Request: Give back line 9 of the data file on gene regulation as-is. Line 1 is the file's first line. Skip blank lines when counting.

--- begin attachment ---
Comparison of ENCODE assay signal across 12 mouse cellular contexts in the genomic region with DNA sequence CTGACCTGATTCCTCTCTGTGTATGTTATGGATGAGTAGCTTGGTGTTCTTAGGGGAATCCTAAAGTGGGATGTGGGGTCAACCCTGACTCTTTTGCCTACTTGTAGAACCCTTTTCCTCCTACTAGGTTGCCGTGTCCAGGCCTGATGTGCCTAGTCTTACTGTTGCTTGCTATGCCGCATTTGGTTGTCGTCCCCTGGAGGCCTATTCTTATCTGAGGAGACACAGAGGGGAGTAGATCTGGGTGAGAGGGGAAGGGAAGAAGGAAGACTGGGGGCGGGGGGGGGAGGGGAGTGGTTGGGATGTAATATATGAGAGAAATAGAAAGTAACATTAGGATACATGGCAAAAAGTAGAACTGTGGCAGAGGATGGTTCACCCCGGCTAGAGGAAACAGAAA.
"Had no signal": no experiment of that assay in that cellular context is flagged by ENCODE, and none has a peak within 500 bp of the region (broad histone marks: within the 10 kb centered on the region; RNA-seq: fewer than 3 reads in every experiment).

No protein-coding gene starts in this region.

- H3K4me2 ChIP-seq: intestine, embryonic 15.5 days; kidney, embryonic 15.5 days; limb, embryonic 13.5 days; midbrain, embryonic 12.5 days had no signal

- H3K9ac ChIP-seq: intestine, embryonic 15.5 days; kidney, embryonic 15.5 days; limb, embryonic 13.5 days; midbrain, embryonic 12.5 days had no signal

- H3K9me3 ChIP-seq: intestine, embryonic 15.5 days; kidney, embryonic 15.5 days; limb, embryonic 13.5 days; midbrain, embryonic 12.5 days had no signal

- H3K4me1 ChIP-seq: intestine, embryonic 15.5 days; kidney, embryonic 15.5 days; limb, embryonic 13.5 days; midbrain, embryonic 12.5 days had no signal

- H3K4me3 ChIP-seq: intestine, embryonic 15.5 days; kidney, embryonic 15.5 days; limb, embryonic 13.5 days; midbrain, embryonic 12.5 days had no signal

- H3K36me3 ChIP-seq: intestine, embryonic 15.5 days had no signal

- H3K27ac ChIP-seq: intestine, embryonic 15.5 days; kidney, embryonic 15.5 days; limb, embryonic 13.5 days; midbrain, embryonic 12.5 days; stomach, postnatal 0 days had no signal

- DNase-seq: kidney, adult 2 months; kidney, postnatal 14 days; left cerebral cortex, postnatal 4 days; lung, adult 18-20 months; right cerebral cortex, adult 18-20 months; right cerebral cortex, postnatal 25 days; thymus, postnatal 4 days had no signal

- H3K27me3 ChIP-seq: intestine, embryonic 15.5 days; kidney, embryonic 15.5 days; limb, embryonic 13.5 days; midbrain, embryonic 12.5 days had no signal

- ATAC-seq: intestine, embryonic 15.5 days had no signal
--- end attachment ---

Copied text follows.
- H3K36me3 ChIP-seq: intestine, embryonic 15.5 days had no signal